It dawns on me now how delusional an artist must be to persevere. When an artists’ work is rejected by company after company, publication after publication, and when he loses contest after contest then—in order for him to keep his dream vivid—he must draw the conclusion not that there is something wrong with his work, but that none of these highly respected entities know what they are doing. That his artwork is misunderstood. That there is a conspiracy in place so that his voice will never be heard.
This may strike some as an illogical approach to determining why the artist has not yet found success but to the artist it is not a stretch. It is normal for the artist to think outside of the confining limitations of rational thought. After all, his identity is wholly based on his ability to do so. He never fit into any group that he felt he was supposed to belong to. He never travelled in the direction that would have made his life simple and bearable. At some point he became addicted to enthralling audiences with very well crafted portraits of his own suffering. The audiences always paid him with healthy rounds of applause but rarely with money. He always accepted this as his lot in life. He always embraced his role as that of the struggling artist until the day that he couldn’t.
One day he woke up and he had an epiphany. During this moment of clarity he realized that he was tired of being broke. He was tired of dreaming. He needed success to happen in a hurry. So naturally he began to think of creative ways to package his soul in order for it to be sold to the masses. The problem arises when the artist comes to terms with the fact that, up until this point, he has been solely responsible for everything that he has created. He has been his own producer, editor, manager, composer, publicist, etc. But now in order to make a career out of his passion, he must depend on other people. He must beg for admittance into a world that he thought he was familiar with. And he must place himself at the mercy of those who have never done what he can do, and could care less about the blood that had to be shed in order to tell his story in such an intense manner. The one question that they are all concerned with is; Will it sell?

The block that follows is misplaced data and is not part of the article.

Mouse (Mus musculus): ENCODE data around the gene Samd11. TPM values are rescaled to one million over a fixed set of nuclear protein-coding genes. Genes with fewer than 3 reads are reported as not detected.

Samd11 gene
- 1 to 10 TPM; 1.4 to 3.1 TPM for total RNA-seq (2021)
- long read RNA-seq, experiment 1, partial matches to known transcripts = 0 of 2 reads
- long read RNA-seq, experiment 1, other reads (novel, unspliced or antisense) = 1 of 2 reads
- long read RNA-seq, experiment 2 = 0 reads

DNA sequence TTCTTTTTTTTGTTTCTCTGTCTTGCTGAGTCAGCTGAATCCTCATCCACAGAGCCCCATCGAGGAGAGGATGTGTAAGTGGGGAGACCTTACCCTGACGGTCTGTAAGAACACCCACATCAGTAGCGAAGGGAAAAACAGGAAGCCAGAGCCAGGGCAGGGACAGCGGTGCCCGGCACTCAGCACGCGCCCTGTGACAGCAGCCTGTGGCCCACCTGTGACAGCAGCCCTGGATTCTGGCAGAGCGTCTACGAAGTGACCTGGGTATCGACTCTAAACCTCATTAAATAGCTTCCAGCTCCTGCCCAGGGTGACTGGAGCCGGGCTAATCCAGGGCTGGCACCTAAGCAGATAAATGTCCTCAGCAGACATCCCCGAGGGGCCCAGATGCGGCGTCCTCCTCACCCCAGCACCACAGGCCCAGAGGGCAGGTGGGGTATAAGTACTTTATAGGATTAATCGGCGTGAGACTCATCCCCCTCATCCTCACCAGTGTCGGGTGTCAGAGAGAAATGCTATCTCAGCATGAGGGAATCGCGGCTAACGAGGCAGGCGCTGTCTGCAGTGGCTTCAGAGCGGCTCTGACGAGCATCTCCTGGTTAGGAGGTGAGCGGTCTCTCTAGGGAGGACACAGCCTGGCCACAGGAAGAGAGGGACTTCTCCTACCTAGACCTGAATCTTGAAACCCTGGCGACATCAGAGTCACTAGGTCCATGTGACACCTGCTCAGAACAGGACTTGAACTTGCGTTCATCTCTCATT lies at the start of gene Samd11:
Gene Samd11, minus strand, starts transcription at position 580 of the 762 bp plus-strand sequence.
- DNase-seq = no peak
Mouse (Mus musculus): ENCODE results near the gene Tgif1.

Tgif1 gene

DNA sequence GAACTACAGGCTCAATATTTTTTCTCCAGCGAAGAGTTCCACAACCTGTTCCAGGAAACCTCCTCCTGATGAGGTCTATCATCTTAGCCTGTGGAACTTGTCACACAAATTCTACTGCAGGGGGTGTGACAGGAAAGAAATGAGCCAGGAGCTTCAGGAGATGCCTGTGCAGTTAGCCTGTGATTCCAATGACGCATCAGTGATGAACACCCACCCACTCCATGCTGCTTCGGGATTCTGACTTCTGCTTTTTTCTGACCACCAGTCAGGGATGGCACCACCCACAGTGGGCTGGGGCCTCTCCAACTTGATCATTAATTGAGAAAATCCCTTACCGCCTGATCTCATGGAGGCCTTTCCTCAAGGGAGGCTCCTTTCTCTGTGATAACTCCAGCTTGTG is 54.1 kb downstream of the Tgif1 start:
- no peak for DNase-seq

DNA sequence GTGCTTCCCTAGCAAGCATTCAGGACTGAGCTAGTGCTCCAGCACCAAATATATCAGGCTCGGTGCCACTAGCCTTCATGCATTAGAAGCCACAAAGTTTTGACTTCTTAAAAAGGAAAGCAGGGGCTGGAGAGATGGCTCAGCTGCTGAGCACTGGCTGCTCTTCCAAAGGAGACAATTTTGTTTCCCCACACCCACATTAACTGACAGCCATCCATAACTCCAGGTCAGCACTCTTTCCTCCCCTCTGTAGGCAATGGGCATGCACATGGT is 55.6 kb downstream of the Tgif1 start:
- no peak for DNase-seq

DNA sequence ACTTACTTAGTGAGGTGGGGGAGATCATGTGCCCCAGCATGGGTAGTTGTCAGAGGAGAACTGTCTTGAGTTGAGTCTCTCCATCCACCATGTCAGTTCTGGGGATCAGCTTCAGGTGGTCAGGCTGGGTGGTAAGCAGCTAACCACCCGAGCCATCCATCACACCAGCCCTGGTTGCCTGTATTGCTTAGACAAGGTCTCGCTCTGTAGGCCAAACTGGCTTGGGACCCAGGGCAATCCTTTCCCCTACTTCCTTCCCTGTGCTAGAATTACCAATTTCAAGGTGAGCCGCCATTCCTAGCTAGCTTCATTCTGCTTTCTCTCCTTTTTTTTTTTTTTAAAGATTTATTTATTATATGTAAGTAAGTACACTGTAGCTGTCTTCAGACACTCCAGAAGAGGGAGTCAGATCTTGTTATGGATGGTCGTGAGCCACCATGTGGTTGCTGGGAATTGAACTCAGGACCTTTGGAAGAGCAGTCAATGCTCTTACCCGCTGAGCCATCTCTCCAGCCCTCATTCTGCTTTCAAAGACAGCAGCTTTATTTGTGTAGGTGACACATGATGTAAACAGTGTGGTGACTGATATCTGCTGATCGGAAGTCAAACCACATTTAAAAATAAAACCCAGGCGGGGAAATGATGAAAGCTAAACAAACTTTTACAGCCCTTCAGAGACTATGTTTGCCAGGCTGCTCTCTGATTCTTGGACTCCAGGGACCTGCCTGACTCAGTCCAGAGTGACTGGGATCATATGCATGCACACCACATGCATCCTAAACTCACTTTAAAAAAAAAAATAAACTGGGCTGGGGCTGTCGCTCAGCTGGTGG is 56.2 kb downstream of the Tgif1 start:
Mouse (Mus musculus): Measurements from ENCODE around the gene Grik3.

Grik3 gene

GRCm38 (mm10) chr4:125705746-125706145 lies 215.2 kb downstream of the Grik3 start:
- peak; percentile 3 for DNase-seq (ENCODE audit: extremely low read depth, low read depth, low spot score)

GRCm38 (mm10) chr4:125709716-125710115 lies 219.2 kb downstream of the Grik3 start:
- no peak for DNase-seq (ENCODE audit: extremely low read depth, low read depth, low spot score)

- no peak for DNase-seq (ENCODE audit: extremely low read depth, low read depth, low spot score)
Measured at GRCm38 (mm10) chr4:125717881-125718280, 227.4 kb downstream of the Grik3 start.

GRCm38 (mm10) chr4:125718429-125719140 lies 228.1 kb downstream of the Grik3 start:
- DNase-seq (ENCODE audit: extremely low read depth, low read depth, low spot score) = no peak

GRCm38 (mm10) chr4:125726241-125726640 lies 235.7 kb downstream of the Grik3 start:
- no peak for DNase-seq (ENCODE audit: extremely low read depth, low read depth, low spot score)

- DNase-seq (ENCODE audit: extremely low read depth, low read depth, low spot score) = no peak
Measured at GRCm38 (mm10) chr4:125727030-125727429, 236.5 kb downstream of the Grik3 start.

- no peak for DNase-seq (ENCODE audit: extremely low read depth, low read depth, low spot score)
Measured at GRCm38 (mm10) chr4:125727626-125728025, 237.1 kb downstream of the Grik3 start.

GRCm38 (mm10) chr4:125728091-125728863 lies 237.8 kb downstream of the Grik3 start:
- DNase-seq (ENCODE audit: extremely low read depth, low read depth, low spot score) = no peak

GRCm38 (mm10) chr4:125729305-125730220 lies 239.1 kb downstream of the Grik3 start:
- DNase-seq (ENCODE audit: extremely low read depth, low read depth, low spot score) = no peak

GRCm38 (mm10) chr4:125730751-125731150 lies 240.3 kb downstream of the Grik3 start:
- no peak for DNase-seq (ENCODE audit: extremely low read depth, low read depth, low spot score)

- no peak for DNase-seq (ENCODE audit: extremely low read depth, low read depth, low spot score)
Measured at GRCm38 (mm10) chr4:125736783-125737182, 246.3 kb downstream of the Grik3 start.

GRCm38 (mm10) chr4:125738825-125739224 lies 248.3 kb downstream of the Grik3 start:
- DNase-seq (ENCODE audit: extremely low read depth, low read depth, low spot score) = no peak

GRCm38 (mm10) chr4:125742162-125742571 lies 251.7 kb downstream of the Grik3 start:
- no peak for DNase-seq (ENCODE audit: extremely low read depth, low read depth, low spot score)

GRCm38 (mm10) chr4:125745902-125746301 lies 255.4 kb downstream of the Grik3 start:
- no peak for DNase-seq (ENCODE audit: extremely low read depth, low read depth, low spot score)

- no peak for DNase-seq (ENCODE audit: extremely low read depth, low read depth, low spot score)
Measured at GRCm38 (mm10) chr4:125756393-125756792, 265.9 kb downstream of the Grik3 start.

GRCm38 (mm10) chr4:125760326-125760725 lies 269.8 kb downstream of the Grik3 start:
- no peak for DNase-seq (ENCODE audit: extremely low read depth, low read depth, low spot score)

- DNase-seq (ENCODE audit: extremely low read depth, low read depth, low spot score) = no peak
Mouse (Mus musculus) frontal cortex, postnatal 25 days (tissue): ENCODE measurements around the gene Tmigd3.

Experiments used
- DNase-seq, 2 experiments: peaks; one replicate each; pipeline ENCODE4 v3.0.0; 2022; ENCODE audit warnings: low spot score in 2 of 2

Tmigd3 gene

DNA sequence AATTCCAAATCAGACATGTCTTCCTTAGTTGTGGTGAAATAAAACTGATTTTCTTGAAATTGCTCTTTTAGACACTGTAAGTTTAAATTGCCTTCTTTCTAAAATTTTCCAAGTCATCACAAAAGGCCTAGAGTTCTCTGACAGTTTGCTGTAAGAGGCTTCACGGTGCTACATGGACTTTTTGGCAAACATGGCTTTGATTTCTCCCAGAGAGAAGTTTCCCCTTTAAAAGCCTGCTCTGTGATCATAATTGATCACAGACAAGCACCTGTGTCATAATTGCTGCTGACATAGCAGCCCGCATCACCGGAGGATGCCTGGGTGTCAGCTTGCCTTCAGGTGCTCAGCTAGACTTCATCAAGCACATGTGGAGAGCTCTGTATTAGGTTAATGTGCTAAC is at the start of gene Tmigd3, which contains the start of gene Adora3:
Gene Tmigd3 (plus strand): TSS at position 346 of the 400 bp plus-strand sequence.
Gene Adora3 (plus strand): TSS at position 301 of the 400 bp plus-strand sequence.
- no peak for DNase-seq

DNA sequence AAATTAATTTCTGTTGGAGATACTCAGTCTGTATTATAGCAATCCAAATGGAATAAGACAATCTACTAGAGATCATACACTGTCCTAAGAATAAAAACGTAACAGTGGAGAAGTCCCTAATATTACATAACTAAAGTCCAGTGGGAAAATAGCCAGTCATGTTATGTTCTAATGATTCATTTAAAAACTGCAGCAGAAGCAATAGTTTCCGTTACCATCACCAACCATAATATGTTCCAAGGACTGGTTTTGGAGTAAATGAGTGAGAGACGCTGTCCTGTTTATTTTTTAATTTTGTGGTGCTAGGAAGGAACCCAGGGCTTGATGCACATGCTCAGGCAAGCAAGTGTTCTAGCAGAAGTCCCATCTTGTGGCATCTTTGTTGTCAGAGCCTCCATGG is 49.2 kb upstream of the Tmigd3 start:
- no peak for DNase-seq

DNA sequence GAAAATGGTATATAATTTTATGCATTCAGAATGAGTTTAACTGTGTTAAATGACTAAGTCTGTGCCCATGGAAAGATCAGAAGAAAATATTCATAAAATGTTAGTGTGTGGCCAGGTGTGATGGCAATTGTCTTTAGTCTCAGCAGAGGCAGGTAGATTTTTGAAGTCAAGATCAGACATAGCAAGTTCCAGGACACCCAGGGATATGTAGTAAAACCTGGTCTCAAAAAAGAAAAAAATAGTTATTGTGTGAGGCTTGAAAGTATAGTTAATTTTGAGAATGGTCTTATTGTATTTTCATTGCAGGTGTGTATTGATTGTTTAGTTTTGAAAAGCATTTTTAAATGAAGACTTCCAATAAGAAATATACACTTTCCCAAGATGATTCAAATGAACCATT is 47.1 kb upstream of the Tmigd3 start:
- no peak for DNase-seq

He finds himself bewildered by the question because he has never really considered it. He notes to himself that it is a very necessary question to ponder if he wants to make money and he admits that he knows very little about the business side of art. So he waits. He waits for a call back. He waits to be published. He waits until he wins a contest. He waits to make money. He waits to be “discovered.”
During this time he tries to make his style similar to the artists who are currently “making it.” He notices that they all sound the same. They aren’t necessarily bad at what they do but nothing about them is different. After a while he gives up on this disingenuous pursuit of trying to sound like someone else. He says out loud to anyone that will listen that at some point he will change the world; he only needs the opportunity to do so. In his own mind, however, he knows that he must create this opportunity for himself. And deep in his subconscious mind—percolating through his soul—he has his doubts. He doubts if he possesses the energy necessary to change the world all by his lonesome.
He openly hates all of those who are “making it” and dismisses their styles as trite and irrelevant to the general betterment of mankind. He says to himself in secret that he is better than them. That they were born with connections that he himself will never have. That the ultimate fear of society is that one day he will find a way to release all of the voices in his head and then instead of the artist slowly going insane the masses would have to recognize how truly delusional they have become.
In this way the artist must be obsessed with his own individuality and cling to his craft in the same way that a dying man clings to his life. He must only be concerned with his own interpretations and his own perceptions of reality. He must be contrarian everyday. He must relish standing alone more than he relishes success. He must worship the art and not the money, which will always cast him out of society.